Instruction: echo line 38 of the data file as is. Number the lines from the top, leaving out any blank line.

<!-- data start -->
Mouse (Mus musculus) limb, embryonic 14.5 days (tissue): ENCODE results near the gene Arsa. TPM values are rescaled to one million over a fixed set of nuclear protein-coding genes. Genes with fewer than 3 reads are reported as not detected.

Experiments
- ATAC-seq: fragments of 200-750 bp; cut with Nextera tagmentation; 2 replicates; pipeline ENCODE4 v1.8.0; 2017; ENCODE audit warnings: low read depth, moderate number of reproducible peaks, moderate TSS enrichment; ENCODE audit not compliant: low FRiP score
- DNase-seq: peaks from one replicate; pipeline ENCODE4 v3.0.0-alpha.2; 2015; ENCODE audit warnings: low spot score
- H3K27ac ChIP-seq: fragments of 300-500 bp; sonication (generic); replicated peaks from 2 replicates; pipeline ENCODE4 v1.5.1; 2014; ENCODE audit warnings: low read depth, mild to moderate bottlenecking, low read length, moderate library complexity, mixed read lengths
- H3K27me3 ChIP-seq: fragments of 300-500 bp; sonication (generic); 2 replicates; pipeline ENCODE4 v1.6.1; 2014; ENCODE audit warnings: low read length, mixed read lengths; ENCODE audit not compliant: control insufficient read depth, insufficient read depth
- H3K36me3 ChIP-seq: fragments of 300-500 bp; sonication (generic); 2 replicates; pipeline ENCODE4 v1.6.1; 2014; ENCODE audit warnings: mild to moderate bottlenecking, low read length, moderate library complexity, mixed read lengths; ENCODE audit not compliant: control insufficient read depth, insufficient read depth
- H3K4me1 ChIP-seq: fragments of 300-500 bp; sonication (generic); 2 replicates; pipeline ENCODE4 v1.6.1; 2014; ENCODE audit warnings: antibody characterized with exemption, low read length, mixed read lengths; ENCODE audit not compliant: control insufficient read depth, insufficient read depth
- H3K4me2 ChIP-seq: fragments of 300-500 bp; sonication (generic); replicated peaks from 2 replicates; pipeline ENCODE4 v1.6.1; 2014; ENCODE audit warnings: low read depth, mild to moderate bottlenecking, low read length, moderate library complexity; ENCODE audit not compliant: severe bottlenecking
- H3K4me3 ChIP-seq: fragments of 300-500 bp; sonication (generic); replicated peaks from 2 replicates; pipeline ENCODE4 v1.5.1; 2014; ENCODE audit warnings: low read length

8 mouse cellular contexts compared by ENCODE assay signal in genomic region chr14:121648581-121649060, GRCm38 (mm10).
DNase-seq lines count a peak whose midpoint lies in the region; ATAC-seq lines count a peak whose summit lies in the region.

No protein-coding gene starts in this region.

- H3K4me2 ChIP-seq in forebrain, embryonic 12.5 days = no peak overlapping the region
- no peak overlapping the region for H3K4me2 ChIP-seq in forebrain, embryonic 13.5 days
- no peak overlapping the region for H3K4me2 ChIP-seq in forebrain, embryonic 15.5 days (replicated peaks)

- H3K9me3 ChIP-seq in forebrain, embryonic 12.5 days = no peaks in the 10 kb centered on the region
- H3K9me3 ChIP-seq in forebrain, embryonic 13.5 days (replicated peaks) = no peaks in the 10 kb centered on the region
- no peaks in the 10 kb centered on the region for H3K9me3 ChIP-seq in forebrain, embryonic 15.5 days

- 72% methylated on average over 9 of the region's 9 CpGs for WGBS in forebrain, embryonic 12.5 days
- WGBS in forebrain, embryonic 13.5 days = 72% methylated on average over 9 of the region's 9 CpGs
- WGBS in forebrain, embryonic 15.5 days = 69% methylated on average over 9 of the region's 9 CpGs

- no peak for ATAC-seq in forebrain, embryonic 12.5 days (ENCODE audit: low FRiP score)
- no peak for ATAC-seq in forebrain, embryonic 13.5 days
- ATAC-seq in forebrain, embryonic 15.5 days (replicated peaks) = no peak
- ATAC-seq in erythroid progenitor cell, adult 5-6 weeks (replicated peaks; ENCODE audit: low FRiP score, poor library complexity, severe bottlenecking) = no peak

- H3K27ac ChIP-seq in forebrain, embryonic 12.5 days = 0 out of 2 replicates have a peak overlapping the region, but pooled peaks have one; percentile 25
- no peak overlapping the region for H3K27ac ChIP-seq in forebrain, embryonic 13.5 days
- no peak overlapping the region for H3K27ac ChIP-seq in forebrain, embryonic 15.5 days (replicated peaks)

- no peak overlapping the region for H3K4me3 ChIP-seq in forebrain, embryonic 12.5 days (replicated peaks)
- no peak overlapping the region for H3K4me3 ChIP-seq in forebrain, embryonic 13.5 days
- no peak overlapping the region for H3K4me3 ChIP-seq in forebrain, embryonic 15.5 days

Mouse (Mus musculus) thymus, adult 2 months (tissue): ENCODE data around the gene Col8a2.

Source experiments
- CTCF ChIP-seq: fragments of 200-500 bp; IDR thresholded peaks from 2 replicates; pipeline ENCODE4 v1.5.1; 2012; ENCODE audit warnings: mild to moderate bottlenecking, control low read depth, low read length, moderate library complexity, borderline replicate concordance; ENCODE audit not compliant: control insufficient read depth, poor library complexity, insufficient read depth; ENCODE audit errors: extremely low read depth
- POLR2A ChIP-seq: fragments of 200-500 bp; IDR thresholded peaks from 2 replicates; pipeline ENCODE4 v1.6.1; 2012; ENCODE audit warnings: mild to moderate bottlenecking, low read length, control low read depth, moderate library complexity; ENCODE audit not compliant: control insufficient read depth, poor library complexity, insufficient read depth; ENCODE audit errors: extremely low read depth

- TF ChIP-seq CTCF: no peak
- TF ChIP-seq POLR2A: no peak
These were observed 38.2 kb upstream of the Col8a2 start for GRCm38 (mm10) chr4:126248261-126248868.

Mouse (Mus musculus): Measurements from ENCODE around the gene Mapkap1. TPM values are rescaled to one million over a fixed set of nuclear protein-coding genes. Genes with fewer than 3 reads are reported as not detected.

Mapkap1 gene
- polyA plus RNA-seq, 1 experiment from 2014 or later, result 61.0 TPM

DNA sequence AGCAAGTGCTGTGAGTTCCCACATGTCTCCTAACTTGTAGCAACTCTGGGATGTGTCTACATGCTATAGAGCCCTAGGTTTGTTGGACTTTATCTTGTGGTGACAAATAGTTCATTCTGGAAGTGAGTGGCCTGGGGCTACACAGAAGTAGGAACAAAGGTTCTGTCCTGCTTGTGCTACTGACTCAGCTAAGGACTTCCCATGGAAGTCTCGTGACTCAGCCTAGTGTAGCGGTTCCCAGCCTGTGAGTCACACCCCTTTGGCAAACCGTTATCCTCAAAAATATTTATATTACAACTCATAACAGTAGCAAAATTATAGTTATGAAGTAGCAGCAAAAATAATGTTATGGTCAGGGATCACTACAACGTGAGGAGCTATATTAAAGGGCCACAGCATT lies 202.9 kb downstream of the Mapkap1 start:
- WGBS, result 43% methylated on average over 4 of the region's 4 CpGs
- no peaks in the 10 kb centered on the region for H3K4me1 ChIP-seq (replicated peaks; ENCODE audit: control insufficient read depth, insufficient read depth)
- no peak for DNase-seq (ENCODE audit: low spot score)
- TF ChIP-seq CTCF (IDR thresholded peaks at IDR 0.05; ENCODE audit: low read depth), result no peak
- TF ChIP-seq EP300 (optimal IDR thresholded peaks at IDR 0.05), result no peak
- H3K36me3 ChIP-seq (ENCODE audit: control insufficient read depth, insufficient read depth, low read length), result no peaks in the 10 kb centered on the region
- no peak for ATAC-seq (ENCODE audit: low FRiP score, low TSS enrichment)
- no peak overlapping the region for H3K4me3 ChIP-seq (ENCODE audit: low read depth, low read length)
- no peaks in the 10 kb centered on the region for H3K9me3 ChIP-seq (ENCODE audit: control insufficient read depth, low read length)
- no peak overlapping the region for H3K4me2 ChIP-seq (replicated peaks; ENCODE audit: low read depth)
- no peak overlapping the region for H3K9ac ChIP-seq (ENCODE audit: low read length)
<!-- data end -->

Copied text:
- TF ChIP-seq POLR2A: no peak